I would love to take a walk at the Welsh garden of Bodnant this January – just for the scent of some of its most famous offspring, the three cultivars that form the hybrid group Viburnum x bodnantense: ‘Dawn’, ‘Deben’ and ‘Charles Lamont’.
For winter scent and long-lasting floral display (although it does get knocked back a little in frost), they are tops.
Ask your local population of Peacock butterflies: in fine weather they will be found feeding on a Bodnantense from early February.
Read more: Mediterranean garden in south of France is a winter paradise
Happy in most soils
This group of plants is unassuming – twiggy and uninteresting during the summer months, so best kept to a wildish shrub border – but they step forward into the limelight during December, January and February, teaming perfectly with red-stemmed dogwoods, willows and a carpet of purple hellebores.
An added bonus: they settle happily on most soils and in most positions, although full sun to dappled shade are preferred.
They only slowly reach their three-metre height and spread after 10 to 20 years and their rather unprepossessing profiles are easily disguised if they are forced to rub shoulders with hazel, forsythia and other late winter to spring-flowering shrubs in an informal setting.
Make more to maximise the joy in such positions: they are easily propagated from softwood cuttings, 10 to 25cm long, taken in mid-spring after flowering.
Read more: Gardening in France: Dianthus or pinks are a classic passalong cutting
Weird personal link to famous gardener
Although the hybridisation programme between V. farreri and V. grandiflorum that gave rise to these winter beauties was originally the brainchild of a gardener called Charles Lamont at the Edinburgh Botanic Garden, it was Charles Puddle (second in a line of three famous Bodnant head gardeners), who actually birthed V. x bodnantense.
Don’t laugh, this line of Puddles were weighty, important characters in the twentieth century horticultural world – they now have their own memorial garden at Bodnant.
I have a weird personal link to this famous Puddle, since one of my mentors when I was a botanic garden trainee was a devilish old gardener called Fred who had been apprenticed to Charles back in the late 1940s.
‘Viburnum reminds me of naughty Fred’
Fred would pass many happy hours with me, pricking out and reminiscing about Bodnant in its Lord Aberconway heyday, when the large gardening team would think nothing of transplanting a massive azalea just a few metres.
Less inspirational to a young gardener such as myself – but much funnier – he also had a host of stories about how he and the other apprentices would defy the Puddle authority, sneaking naps in the glasshouses and evading work at all cost.
As I enjoy ‘Charles Lamont’ (which has the brightest pink flowers of the triumvirate) this January, I’m reminded not just of Bodnant and its famous Puddles, but also of naughty Fred.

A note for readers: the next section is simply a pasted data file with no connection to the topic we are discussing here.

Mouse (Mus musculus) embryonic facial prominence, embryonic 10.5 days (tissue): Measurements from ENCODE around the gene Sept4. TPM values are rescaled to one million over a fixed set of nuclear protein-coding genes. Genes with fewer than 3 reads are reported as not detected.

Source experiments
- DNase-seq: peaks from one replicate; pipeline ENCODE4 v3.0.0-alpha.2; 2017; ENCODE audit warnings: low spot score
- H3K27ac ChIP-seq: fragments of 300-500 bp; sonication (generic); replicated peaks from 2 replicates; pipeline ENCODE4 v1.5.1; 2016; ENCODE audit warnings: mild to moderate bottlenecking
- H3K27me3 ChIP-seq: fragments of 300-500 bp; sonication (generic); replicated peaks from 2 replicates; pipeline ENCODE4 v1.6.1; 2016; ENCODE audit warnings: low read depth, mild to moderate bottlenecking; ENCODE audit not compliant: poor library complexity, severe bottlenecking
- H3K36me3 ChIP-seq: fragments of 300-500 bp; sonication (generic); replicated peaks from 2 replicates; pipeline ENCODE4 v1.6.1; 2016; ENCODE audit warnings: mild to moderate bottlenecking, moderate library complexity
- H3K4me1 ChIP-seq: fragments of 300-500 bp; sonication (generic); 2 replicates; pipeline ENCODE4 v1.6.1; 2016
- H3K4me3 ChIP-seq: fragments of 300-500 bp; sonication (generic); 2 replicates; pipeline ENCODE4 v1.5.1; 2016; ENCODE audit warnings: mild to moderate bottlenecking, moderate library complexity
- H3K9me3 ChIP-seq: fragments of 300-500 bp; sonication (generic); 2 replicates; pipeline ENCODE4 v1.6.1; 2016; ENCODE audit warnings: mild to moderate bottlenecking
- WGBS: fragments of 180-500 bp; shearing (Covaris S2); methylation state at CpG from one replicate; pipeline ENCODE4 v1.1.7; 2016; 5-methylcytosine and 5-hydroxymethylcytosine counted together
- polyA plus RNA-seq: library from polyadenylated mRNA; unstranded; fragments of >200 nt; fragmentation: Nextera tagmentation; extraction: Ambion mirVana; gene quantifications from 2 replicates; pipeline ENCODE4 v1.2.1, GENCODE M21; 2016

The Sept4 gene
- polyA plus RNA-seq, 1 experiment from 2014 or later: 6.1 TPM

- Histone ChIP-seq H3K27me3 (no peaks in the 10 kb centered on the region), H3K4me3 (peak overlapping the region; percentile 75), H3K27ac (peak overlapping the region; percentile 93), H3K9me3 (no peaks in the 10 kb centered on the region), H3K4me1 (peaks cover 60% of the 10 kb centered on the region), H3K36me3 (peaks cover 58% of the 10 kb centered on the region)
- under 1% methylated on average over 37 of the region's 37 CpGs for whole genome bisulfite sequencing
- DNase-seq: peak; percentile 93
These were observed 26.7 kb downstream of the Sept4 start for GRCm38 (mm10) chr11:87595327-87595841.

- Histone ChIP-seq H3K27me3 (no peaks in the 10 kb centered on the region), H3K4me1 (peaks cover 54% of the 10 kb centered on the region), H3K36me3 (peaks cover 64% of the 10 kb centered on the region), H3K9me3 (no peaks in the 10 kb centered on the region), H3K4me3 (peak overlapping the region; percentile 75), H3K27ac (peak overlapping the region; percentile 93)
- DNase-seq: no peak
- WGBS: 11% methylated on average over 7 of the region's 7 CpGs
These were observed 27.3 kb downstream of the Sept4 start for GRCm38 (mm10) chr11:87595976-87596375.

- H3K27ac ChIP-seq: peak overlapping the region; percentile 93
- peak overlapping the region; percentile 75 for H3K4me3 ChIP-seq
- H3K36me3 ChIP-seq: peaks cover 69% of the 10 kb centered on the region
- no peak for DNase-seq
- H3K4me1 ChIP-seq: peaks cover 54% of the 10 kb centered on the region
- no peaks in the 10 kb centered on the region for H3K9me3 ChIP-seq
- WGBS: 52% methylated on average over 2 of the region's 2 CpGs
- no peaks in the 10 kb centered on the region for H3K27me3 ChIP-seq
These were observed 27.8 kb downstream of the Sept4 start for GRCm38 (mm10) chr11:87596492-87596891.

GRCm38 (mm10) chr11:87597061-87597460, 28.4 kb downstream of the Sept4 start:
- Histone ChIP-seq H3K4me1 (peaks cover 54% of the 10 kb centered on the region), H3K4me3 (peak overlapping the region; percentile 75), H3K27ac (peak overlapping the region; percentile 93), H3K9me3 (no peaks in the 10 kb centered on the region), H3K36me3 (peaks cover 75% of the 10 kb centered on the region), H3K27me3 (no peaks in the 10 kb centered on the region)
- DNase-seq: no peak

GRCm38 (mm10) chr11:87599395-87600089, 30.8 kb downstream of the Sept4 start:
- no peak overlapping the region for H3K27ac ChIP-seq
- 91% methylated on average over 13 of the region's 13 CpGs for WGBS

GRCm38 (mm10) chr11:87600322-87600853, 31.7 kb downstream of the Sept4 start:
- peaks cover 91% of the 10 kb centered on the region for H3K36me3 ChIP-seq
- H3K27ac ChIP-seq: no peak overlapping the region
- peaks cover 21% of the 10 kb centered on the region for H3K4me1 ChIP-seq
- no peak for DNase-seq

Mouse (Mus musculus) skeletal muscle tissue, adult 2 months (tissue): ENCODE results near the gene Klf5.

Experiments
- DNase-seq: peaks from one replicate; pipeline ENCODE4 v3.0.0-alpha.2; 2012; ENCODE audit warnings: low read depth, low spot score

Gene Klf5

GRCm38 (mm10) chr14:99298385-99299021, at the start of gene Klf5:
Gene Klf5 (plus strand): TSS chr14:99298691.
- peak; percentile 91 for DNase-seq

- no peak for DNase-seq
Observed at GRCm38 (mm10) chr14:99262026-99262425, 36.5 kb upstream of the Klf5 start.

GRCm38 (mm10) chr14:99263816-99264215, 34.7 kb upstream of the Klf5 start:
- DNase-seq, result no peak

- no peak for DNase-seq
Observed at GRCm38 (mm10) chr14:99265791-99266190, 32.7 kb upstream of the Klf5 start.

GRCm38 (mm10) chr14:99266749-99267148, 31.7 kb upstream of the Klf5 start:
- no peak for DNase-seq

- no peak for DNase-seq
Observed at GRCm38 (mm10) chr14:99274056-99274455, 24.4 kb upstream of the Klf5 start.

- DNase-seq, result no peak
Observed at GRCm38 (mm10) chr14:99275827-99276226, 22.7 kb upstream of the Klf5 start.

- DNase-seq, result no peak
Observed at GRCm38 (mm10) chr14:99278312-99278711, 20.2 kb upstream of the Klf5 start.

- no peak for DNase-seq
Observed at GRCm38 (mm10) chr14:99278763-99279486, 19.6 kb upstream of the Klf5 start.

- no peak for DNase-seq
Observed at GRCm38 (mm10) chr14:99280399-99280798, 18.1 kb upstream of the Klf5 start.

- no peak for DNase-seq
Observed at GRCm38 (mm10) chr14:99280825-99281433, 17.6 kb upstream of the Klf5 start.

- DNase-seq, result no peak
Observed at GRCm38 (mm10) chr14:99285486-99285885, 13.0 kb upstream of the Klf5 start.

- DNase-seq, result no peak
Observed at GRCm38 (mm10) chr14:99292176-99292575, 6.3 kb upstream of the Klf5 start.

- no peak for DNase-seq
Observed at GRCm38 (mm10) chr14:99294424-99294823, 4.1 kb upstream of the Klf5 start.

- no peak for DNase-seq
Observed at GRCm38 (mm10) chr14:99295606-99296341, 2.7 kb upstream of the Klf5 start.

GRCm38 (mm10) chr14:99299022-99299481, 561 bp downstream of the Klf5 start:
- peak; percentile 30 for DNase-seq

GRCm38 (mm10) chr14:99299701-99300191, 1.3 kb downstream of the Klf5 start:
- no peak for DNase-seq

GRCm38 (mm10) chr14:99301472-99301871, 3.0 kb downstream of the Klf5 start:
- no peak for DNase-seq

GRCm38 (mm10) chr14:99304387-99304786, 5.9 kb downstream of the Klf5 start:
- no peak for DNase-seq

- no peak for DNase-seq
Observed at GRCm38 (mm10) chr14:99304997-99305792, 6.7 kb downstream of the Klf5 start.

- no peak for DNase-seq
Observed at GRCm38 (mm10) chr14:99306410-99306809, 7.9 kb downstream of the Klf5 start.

(I try to forget his ‘personal’ chemical cupboard, kept locked, but whose contents nevertheless managed to escape in small threatening puffs. Less said about the toxic cocktail of chemicals to which those heroic early twentieth gardeners were addicted, the better.)
‘People in white coats have done it again’
They’ve gone and done it again. Those ‘lumpers’ and ‘splitters’ – the people in white coats who like to ‘lump’ loads of different plant genera together, or the others who like to ‘split’ them into increasingly smaller groups, using hairline differences.
They’ve been at it since I was a horticultural student, but with the advance of genetics in the study of botany their meddling has gathered pace.
I guess I’m a bit behind the times, having only just noticed that as long ago as 2019 rosemary slipped quietly from its own genus into Salvia and is now Salvia rosmarinus.
Clarity on plant’s DNA
Was it because of Covid that I missed out on this earth-shattering news?
But, finally, in autumn 2022, I caught up. Read the Head of Horticultural Taxonomy at the Royal Horticultural Society’s apologetic words on the subject: “We understand everyone involved in gardening finds name changes difficult, especially when they relate to popular and widely grown garden plants such as rosemary. However, we cannot ignore what science is telling us and clarity on a plant’s DNA helps us to better understand its growth habits and cultural needs.”
Latin is indispensable in horticulture
I know that many of you out there are profound refusers of Latin names.
But as someone who has worked more than once in foreign botanic gardens, I can assure you that Latin is indispensable if we want to have meaningful conversations with horticultural friends from other countries.
In fact, the common name ‘rosemary’ doesn’t really pose too many problems: it could pass in Spanish (romero), French (romarin) or Italian (rosmarino).
But try using souci – the French word for marigold – in Germany where it is known as Ringelblumen.
I guess, because I am someone completely committed to ‘talking plants’ in Latin, I just have to ‘suck it up’ (as the Americans love to say). And I can be reassured by the information that if Rosmarinus had continued to be recognised as a genus, this would have necessitated changing the name of over 700 Salvia species; whereas, if rosemary slips quietly into ‘salvia-dom’, we are looking at only 15 little earth tremors.
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